VANCOUVER, B.C. – One of the consistencies of the Vancouver Canucks over the last several seasons has been the NHL team’s inconsistency.
Sandwiched between winning two Northwest Division titles is a year of missing the playoffs. Last season, the Canucks almost crippled themselves with an eight-game losing streak in January, then recovered to bolt down the stretch with a 23-7-2 record.
When Mike Gillis took over as general manager last year he promised to do things differently. Some of his ideas and moves may have initially raised eyebrows, but he seems to have brought an identity and stability to the franchise that has the players believing the Canucks are ready to challenge for a Stanley Cup.
“A year ago there wasn’t an established identity of what this team was all about,” said soft-spoken forward Ryan Johnson, one of the more analytical Canucks. “There were a lot of questions, a lot of new faces.
“Now, this team certainly has a sense of direction of what kind of team it wants to be and is going to be. We feel like we left a lot on the table last year and we’re ready to pick it up from Game 1. I think you are going to see a much more mature team and a much more focused team.”
The Canucks won their division last year with a 45-27-10 record. They swept the St. Louis Blues in the first round of the playoffs before losing to the Chicago Blackhawks in six games in the Western Conference semifinal.
The loss to Chicago exposed some of Vancouver’s weaknesses. Gillis spent the summer re-signing the core of the team, bringing in a top forward, and adding speed and depth to the defence.
Goaltender Roberto Luongo was locked up with a 12-year, US$64-million contract. Swedish twins Daniel and Henrik Sedin, who each had 82-point seasons last year, agreed to five-year, US$30.5-million deals.
With his veterans in place, Gillis signed unrestricted free agent forward Mikael Samuelsson to US$7.5 million over three years. The former Detroit Red Wing brings the experience of winning a Stanley Cup along with the scoring potential of playing on a line with the Sedins.
After losing veteran defenceman Mattias Ohlund as a free agent, Gillis strengthened his blue-line by acquiring Christian Ehrhoff and Brad Lukowich from the San Jose Sharks and signing veteran Mathieu Schneider, another player who has won a Stanley Cup.
They join a defence that already has Kevin Bieksa, Alex Edler, Willie Mitchell, Shane O’Brien and Sami Salo.
Gillis said the faster, stronger defence will help Vancouver offensively.
“We are seeing a lot more offence generated from our defence,” said Gillis. “They are skating with the puck a lot more.
“I believe we are really an aggressive team. We have guys that can fight. I think we have the ability to change the course of a game on our terms.”
Up front, the Canucks will rely heavily on the Sedins for offence. Vancouver also hopes players like Ryan Kesler, Alex Burrows and Kyle Wellwood can match, or exceed, the career seasons they had in scoring last year.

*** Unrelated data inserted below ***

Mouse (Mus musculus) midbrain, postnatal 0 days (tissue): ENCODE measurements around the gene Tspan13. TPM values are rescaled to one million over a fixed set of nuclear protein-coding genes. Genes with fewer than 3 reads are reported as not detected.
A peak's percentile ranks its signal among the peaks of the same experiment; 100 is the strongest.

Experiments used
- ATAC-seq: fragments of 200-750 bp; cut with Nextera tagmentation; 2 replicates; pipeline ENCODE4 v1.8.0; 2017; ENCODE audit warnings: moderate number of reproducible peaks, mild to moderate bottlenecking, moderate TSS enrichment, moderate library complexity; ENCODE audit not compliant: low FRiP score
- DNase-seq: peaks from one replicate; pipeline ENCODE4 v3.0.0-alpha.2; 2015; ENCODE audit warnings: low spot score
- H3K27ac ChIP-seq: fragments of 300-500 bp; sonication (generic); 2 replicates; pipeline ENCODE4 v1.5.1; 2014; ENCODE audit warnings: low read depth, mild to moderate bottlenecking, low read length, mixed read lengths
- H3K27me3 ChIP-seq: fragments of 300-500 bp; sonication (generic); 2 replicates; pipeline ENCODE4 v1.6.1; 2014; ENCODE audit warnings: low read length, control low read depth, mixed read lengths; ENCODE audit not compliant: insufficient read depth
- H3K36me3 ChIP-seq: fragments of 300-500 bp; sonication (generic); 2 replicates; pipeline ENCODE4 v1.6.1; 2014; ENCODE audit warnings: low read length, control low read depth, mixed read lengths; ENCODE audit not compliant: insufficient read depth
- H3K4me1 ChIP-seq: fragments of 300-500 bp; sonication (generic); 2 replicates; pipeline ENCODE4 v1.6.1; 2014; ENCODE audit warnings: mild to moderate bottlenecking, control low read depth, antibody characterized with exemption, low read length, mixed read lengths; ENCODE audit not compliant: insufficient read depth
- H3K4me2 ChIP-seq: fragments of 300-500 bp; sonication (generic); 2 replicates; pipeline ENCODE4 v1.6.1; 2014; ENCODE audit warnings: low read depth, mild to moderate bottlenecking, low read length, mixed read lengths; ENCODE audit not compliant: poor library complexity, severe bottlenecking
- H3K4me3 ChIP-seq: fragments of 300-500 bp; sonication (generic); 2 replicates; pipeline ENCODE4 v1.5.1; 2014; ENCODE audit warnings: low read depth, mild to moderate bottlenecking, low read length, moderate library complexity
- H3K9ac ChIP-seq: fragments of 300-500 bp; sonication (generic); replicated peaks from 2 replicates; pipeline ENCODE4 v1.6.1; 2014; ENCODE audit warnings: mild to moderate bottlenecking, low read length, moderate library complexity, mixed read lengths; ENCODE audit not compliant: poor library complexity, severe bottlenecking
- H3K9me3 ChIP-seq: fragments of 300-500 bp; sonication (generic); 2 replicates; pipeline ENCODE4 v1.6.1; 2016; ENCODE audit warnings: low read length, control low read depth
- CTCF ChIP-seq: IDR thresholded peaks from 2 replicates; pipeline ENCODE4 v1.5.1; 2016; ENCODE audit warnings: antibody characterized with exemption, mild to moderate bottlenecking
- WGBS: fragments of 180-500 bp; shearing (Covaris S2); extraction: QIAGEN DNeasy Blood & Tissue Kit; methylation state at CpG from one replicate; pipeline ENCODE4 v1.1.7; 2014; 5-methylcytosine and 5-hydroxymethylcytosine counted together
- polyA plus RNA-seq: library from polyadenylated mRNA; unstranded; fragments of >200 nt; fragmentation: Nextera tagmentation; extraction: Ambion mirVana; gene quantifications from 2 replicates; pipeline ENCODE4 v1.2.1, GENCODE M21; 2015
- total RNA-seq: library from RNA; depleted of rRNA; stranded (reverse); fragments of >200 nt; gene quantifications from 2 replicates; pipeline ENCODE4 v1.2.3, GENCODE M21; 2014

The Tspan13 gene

Past Canuck teams often showed potential but sometimes lacked heart.
Coach Alain Vigneault believes that’s no longer an issue.
“I think we’ve got better depth and that depth is going to permit us to handle the challenge of this year’s schedule and also handle player injuries,” said Vigneault, who has been rewarded with a three-year contract extension.
“We’ve always thought that we are a good team and that we are progressing. If we continue to progress, and we continue to get better, we should be able to challenge for the Cup.”
Luongo said the Canucks have matured.
“We are all a year older,” said the all-star goaltender. “We have been together now a few years.
“We’re growing together as a team. I think that transition is going to be important this year to take another step forward.”
Samuelsson, who had 19 goals and 40 points with Detroit last year, likes the Canucks’ potential but warns about the task ahead.
“I see the potential, but at the same time 10 teams have the potential, even 20 teams,” he said.
The 2010 Olympics coming to Vancouver presents special challenges to the Canucks.
Luongo is expected to play for Canada, the Sedins for Sweden and Kesler for the U.S.
The Canucks will also have an NHL-record, 14-game road trip sandwiched around the Games. Counting the break the league will take for the Olympics, fans will go six weeks without a Canuck home game.
O’Brien doesn’t think the extended road trip should impact the team.
“I think we have enough character and mental toughness in here, I don’t think that is going to be a problem,” said the rugged defenceman. “If we put ourselves in a good situation going into that, by getting off to a good start and having a good first half, we should be all right.”
Last year’s playoff loss left an empty feeling in the Canuck dressing, something the team is anxious to fill.
“I think we are hungrier,” said Mitchell. “We think we can beat anyone.
“This year there is the added element that we are a really motivated group from what we felt we left on the table. We’re not happy about losing in the second round. We feel we are a team that can win the Stanley Cup.”